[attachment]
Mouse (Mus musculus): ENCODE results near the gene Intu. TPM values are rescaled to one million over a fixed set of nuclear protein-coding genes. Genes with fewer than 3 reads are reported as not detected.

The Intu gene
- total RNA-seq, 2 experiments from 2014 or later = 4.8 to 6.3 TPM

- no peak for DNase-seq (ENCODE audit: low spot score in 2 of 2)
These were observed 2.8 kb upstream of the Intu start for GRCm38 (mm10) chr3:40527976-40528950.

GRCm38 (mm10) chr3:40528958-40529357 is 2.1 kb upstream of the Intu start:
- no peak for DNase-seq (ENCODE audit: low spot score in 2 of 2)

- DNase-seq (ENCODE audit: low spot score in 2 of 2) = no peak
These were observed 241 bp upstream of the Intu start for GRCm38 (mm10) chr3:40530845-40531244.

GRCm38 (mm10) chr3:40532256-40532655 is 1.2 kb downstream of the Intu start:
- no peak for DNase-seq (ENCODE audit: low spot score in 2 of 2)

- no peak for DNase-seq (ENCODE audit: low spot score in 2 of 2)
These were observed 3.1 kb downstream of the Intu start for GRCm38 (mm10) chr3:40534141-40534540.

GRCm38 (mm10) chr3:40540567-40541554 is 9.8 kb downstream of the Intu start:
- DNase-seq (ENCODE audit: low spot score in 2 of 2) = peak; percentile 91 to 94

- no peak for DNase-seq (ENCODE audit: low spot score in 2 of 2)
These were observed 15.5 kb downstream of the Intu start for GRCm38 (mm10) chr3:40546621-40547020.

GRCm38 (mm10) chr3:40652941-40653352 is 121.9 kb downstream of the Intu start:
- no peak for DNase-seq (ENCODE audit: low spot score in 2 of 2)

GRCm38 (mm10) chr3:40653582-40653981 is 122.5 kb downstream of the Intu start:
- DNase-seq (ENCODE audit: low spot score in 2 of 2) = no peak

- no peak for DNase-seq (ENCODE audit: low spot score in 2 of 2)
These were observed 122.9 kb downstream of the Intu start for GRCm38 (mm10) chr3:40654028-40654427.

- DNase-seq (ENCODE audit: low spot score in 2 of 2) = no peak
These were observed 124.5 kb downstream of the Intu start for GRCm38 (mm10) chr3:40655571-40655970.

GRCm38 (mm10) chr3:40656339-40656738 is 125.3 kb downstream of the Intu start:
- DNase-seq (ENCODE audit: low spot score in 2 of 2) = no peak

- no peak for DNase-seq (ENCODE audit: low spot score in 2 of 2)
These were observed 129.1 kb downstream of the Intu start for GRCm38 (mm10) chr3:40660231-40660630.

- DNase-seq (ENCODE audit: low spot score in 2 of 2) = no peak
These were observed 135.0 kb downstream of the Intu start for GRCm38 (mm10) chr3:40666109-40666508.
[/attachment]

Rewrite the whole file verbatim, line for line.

Mouse (Mus musculus): ENCODE results near the gene Intu. TPM values are rescaled to one million over a fixed set of nuclear protein-coding genes. Genes with fewer than 3 reads are reported as not detected.

The Intu gene
- total RNA-seq, 2 experiments from 2014 or later = 4.8 to 6.3 TPM

- no peak for DNase-seq (ENCODE audit: low spot score in 2 of 2)
These were observed 2.8 kb upstream of the Intu start for GRCm38 (mm10) chr3:40527976-40528950.

GRCm38 (mm10) chr3:40528958-40529357 is 2.1 kb upstream of the Intu start:
- no peak for DNase-seq (ENCODE audit: low spot score in 2 of 2)

- DNase-seq (ENCODE audit: low spot score in 2 of 2) = no peak
These were observed 241 bp upstream of the Intu start for GRCm38 (mm10) chr3:40530845-40531244.

GRCm38 (mm10) chr3:40532256-40532655 is 1.2 kb downstream of the Intu start:
- no peak for DNase-seq (ENCODE audit: low spot score in 2 of 2)

- no peak for DNase-seq (ENCODE audit: low spot score in 2 of 2)
These were observed 3.1 kb downstream of the Intu start for GRCm38 (mm10) chr3:40534141-40534540.

GRCm38 (mm10) chr3:40540567-40541554 is 9.8 kb downstream of the Intu start:
- DNase-seq (ENCODE audit: low spot score in 2 of 2) = peak; percentile 91 to 94

- no peak for DNase-seq (ENCODE audit: low spot score in 2 of 2)
These were observed 15.5 kb downstream of the Intu start for GRCm38 (mm10) chr3:40546621-40547020.

GRCm38 (mm10) chr3:40652941-40653352 is 121.9 kb downstream of the Intu start:
- no peak for DNase-seq (ENCODE audit: low spot score in 2 of 2)

GRCm38 (mm10) chr3:40653582-40653981 is 122.5 kb downstream of the Intu start:
- DNase-seq (ENCODE audit: low spot score in 2 of 2) = no peak

- no peak for DNase-seq (ENCODE audit: low spot score in 2 of 2)
These were observed 122.9 kb downstream of the Intu start for GRCm38 (mm10) chr3:40654028-40654427.

- DNase-seq (ENCODE audit: low spot score in 2 of 2) = no peak
These were observed 124.5 kb downstream of the Intu start for GRCm38 (mm10) chr3:40655571-40655970.

GRCm38 (mm10) chr3:40656339-40656738 is 125.3 kb downstream of the Intu start:
- DNase-seq (ENCODE audit: low spot score in 2 of 2) = no peak

- no peak for DNase-seq (ENCODE audit: low spot score in 2 of 2)
These were observed 129.1 kb downstream of the Intu start for GRCm38 (mm10) chr3:40660231-40660630.

- DNase-seq (ENCODE audit: low spot score in 2 of 2) = no peak
These were observed 135.0 kb downstream of the Intu start for GRCm38 (mm10) chr3:40666109-40666508.